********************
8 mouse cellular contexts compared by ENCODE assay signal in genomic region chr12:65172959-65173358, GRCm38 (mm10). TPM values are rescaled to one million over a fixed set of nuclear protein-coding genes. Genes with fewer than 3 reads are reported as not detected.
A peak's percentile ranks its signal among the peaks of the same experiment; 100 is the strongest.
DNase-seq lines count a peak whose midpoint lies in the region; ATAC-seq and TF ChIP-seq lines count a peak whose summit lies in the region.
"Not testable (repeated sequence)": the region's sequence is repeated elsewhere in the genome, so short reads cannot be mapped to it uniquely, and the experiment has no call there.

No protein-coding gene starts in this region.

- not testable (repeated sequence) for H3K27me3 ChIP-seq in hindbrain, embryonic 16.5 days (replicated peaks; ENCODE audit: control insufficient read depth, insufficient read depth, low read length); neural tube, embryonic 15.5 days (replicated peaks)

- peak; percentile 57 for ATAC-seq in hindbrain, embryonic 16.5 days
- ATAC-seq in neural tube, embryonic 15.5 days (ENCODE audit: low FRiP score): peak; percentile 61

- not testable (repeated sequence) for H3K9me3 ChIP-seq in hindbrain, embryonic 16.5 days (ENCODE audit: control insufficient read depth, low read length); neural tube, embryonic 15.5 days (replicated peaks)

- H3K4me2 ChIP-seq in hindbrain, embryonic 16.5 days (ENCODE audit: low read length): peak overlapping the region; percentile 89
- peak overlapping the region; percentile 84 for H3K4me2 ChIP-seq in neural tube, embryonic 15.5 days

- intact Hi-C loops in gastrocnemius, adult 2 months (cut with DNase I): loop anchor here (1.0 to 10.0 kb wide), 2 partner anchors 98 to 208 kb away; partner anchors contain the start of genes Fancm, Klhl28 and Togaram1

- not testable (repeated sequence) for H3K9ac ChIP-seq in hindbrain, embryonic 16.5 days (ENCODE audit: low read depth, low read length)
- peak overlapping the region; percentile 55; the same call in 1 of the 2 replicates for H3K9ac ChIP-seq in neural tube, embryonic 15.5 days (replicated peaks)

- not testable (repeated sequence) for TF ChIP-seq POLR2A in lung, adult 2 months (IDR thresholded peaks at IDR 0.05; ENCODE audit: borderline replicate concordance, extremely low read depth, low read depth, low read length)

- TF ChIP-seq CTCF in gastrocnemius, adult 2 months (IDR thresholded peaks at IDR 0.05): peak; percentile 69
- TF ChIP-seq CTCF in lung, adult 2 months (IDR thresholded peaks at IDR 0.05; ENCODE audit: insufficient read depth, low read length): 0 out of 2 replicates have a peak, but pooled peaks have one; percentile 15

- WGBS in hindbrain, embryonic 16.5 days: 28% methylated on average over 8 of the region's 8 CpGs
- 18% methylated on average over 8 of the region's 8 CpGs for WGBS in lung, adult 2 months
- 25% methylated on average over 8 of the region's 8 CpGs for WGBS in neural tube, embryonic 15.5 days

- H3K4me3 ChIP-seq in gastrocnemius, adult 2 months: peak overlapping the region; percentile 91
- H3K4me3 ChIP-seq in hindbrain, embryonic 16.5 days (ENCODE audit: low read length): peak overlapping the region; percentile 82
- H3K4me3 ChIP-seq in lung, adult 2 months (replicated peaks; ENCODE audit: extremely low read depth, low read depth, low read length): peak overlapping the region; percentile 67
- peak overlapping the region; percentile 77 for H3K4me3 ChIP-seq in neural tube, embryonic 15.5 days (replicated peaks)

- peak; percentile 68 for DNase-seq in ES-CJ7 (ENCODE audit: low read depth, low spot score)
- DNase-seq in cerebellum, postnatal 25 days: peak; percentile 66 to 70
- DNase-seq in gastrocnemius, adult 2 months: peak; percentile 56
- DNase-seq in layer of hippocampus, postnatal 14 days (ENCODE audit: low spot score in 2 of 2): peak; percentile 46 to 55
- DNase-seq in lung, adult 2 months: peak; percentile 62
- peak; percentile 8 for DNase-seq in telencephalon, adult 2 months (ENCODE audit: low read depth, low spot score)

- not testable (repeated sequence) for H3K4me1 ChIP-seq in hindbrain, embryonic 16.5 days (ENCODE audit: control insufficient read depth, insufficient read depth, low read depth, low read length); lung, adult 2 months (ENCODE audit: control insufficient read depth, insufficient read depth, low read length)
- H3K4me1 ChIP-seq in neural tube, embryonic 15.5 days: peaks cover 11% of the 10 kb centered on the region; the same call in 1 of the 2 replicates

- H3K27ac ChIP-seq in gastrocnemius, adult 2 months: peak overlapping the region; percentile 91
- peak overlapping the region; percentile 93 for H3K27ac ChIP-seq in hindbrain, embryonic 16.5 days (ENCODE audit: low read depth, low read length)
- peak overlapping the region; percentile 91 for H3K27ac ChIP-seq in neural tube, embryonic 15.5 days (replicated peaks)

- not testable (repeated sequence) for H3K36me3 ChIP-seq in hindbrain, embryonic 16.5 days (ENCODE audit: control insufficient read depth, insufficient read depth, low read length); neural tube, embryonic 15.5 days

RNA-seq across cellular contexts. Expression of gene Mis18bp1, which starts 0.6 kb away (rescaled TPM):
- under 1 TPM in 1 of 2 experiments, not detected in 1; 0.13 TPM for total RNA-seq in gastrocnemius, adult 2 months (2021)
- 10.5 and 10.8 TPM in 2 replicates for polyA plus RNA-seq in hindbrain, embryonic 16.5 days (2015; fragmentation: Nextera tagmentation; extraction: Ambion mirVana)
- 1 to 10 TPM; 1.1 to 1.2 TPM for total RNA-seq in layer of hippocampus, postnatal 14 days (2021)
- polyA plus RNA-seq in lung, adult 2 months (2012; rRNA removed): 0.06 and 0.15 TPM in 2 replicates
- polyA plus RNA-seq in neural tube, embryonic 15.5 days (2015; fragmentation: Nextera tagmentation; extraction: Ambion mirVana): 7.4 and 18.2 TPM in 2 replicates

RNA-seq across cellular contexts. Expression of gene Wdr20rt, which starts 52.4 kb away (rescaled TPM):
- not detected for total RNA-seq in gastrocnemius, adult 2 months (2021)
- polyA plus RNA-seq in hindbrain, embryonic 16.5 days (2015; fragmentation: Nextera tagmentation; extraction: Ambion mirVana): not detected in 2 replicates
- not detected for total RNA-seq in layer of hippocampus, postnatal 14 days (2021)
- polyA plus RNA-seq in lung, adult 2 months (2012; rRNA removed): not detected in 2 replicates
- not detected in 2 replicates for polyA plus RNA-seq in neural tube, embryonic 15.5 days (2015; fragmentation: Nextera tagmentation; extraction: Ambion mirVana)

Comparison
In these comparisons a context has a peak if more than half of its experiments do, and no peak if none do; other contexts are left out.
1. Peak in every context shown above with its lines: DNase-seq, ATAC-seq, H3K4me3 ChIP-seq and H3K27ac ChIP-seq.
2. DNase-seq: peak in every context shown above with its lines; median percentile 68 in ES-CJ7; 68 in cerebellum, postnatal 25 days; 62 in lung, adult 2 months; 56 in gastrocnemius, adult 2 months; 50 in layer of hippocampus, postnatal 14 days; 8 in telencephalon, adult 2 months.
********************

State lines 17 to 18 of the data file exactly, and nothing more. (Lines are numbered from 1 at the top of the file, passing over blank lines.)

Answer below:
- TF ChIP-seq CTCF in lung, adult 2 months (IDR thresholded peaks at IDR 0.05; ENCODE audit: insufficient read depth, low read length): 0 out of 2 replicates have a peak, but pooled peaks have one; percentile 15

- WGBS in hindbrain, embryonic 16.5 days: 28% methylated on average over 8 of the region's 8 CpGs